The $24.9 billion leveraged buyout offered by Michael Dell and Silver Lake Partners to take Dell Inc. (NASDAQ:DELL) private may have secured enough votes from shareholders to complete the transaction, according to report from Bloomberg based on information from a source familiar with the situation.
According to the report, the shareholders of Dell Inc. (NASDAQ:DELL) who held two-thirds of the voting shares expressed their support for the LBO, the largest recorded transaction since 2007. The source of the information requested anonymity, because the result is not yet disclosed to the public.
Some of the shareholders supporting the bid are Franklin Mutual Advisers and BlackRock, Inc. (NYSE:BLK).
Yesterday, Carl Icahn admitted defeat in his battle to stop Mr. Dell and Silver Lake’s takeover proposal after seven months. In an interview with CNBC, the activist investor said it is “too difficult to win” the fight under the circumstances.
New voting rules
Icahn was referring to the new voting process adopted by Dell Inc. (NASDAQ:DELL) after Mr. Dell & Silver Lake increased their bid. Under the new voting rules, the company will only count votes casted and the un-voted shares will no longer be tallied as “no” votes. The company postponed the voting for the approval of the transaction three times due to fears that shareholders might reject it.
According to Icahn, “We tried and at least have the solace to know that we got all the shelves, that’s another $600, $700 million in my calculation with the dividend, so we did the work the board should have been doing…I’ve never seen a situation that points out the need for better corporate governance in this country,” he said.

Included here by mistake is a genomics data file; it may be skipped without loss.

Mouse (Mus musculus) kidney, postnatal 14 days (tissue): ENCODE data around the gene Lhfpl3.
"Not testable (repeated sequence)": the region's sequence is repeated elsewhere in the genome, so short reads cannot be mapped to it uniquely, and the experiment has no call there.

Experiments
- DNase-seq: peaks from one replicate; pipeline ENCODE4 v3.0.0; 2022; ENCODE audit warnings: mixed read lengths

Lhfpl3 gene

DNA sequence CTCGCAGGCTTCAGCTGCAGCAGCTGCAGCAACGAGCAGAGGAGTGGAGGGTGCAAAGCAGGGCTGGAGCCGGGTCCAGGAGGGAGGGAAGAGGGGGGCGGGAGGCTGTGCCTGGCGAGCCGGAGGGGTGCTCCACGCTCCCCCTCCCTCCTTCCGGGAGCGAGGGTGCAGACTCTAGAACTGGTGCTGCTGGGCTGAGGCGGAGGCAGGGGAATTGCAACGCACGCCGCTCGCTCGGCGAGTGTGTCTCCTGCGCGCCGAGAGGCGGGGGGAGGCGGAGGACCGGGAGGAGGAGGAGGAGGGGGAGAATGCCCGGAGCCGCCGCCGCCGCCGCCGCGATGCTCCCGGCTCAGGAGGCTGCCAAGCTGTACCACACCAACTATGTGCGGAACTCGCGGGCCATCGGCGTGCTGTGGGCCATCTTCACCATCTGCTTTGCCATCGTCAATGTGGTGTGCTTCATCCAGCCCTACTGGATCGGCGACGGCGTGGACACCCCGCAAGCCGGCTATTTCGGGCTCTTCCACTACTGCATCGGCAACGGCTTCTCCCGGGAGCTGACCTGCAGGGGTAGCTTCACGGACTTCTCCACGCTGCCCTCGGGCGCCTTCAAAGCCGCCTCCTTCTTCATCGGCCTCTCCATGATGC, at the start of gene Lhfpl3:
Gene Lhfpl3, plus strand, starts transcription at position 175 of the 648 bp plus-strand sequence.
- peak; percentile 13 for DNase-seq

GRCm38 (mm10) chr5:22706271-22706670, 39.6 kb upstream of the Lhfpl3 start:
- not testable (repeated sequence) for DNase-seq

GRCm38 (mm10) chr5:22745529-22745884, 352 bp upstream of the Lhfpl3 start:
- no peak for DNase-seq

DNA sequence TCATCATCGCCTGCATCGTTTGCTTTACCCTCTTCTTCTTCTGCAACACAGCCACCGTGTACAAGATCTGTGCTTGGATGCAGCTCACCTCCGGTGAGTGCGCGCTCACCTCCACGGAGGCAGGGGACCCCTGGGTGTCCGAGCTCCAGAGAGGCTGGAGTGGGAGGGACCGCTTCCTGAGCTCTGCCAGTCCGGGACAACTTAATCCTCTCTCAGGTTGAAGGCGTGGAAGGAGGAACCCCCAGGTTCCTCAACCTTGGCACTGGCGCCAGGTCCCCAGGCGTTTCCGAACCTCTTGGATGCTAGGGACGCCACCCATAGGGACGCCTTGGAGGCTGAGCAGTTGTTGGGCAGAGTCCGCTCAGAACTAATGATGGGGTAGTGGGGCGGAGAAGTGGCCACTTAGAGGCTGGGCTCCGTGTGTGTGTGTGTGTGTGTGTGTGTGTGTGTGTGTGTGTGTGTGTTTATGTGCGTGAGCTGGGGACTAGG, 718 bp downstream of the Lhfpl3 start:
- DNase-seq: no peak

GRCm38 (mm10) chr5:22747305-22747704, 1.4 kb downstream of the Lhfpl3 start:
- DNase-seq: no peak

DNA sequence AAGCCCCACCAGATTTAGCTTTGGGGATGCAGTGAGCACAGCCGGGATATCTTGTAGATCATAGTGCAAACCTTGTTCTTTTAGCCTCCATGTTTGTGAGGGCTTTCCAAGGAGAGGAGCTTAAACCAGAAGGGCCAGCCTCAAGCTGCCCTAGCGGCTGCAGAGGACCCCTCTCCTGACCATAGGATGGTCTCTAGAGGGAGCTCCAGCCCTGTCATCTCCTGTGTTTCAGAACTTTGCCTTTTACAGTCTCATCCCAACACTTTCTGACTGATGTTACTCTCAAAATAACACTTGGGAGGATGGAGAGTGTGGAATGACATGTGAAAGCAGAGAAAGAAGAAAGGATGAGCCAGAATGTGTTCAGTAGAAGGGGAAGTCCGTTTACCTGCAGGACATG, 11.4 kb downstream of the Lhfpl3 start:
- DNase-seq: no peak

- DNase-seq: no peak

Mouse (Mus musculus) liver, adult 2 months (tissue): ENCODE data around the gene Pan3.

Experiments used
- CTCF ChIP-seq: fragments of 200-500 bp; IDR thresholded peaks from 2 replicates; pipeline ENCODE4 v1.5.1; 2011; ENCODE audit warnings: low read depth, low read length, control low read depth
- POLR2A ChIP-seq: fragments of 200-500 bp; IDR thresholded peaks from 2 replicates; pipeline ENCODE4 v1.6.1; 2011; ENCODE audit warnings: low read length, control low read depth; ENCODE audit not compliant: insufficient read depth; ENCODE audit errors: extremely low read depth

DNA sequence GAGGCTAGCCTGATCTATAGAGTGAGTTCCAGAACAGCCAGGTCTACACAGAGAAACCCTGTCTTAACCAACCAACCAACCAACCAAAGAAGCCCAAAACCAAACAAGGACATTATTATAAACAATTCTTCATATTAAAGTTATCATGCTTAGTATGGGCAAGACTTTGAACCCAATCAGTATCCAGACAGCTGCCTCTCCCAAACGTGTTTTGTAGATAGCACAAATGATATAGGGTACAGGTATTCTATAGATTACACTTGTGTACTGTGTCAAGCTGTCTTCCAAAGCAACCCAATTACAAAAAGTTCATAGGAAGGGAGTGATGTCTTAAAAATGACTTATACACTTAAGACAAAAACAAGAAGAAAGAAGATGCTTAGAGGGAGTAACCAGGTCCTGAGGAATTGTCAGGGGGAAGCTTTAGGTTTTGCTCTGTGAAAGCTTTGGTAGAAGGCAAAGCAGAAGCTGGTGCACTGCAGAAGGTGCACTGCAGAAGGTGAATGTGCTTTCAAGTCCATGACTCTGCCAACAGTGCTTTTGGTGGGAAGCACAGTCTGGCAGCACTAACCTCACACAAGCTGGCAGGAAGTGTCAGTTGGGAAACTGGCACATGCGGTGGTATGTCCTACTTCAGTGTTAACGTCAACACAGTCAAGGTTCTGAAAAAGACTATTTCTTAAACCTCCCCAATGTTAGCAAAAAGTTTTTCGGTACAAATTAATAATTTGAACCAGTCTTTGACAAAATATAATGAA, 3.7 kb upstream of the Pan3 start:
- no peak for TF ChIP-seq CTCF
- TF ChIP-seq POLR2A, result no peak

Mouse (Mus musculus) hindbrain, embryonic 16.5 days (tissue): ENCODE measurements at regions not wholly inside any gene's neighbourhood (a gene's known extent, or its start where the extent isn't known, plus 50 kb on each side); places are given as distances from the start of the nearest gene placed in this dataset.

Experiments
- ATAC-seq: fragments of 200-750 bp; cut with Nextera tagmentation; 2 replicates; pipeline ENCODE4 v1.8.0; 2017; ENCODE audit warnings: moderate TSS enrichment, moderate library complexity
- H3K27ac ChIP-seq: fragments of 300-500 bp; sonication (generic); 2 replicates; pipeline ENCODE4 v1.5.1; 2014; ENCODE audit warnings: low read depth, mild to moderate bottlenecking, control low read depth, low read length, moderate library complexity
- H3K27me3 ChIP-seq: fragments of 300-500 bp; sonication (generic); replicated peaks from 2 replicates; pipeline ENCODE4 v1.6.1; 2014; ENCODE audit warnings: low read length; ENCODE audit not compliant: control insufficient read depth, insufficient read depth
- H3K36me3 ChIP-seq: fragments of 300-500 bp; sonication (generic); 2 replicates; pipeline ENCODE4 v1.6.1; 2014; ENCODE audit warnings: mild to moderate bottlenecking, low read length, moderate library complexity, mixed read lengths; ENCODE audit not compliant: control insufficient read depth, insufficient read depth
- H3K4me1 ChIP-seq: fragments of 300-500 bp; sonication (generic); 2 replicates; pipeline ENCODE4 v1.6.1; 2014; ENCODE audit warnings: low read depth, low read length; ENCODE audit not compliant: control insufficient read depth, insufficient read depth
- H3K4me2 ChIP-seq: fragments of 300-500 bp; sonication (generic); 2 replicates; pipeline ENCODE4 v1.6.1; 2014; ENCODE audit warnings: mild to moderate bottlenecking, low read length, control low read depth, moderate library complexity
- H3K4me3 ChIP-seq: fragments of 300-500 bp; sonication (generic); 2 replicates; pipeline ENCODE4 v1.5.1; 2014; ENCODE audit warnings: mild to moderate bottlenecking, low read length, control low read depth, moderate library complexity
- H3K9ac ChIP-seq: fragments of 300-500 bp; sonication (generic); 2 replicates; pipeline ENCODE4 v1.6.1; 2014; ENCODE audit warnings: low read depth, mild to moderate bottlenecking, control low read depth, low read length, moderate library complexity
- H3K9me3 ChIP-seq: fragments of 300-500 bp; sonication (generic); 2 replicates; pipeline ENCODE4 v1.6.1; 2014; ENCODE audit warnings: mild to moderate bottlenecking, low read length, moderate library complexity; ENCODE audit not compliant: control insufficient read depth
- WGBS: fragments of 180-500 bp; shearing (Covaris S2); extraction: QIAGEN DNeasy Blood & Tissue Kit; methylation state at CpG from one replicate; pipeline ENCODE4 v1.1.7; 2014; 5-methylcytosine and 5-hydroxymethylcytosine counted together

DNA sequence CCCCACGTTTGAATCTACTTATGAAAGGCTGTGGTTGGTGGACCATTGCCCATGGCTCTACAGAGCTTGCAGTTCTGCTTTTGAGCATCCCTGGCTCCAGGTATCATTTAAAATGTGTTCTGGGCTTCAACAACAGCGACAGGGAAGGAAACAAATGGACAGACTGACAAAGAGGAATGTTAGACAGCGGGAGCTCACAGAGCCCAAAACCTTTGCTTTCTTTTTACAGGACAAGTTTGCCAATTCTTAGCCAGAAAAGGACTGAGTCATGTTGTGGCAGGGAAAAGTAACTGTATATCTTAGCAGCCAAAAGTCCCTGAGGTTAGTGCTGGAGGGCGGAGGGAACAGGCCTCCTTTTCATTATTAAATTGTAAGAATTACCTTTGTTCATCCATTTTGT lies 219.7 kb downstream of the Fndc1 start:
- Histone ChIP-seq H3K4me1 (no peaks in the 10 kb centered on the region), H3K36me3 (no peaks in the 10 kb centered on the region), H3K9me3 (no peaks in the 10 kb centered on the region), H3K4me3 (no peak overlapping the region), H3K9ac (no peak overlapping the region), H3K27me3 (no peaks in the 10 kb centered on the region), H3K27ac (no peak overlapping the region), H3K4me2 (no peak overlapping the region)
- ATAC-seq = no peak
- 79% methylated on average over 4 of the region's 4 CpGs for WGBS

Carl Icahn’s letter
Icahn also released a letter, which reads, “We have therefore come to the conclusion that we will not pursue additional efforts to defeat the Michael Dell/Silver Lake proposal, although we still oppose it and will move to seek appraisal rights.” He also compared the board of Dell Inc. (NASDAQ:DELL) with dictatorship. He wrote, “We jokingly ask, ‘What’s the difference between Dell and a dictatorship? The answer: Most functioning dictatorships only need to postpone the vote once to win.”
Commenting on Icahn’s decision, Shannon Cross, analysts at Cross Research said, “It’s going to make the shareholder meeting a lot easier.”
The shareholders of Dell Inc. (NASDAQ:DELL) are scheduled to officially vote on the transaction on September 12.